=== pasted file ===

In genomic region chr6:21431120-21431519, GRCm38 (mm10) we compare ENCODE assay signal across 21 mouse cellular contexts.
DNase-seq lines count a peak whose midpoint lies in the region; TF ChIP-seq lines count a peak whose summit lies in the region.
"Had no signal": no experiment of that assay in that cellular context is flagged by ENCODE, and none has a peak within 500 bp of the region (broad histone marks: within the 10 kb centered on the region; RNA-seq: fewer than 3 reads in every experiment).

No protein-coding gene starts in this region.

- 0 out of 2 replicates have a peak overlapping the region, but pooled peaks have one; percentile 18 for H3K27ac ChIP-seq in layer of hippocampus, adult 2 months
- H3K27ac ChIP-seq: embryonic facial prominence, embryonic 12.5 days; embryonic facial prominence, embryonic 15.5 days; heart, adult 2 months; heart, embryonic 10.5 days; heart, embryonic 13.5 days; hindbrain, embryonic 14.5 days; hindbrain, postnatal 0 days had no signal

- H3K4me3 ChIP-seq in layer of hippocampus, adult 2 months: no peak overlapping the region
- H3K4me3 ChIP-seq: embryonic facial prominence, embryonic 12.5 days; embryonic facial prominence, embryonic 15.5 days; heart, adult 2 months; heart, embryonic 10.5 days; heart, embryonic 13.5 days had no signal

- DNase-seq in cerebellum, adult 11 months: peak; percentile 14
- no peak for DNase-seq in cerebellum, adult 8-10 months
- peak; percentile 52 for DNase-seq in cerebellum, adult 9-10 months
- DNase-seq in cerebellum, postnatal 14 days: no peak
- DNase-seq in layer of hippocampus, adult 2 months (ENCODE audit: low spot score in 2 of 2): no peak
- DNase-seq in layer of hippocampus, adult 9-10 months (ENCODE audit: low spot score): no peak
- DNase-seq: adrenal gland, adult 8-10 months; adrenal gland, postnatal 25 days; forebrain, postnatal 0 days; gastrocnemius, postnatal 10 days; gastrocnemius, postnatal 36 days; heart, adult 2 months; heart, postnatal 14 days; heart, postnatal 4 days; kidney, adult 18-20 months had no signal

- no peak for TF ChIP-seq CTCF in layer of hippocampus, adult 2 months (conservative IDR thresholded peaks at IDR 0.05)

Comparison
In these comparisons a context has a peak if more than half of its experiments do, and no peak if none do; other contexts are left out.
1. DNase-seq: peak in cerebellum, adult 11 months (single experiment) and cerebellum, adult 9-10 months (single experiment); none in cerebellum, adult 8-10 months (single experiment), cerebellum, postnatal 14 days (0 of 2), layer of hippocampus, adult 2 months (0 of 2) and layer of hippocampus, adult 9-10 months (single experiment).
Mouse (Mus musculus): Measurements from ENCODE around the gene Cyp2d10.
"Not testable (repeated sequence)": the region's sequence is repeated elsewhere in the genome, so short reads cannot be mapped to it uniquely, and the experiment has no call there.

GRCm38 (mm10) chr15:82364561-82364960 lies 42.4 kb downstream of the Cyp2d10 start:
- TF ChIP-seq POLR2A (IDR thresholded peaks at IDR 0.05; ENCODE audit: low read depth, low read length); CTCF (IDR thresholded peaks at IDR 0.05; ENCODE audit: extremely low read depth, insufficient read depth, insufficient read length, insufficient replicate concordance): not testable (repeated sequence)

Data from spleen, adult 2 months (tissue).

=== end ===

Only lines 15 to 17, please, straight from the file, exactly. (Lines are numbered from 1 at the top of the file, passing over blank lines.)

- DNase-seq: adrenal gland, adult 8-10 months; adrenal gland, postnatal 25 days; forebrain, postnatal 0 days; gastrocnemius, postnatal 10 days; gastrocnemius, postnatal 36 days; heart, adult 2 months; heart, postnatal 14 days; heart, postnatal 4 days; kidney, adult 18-20 months had no signal

- no peak for TF ChIP-seq CTCF in layer of hippocampus, adult 2 months (conservative IDR thresholded peaks at IDR 0.05)

Comparison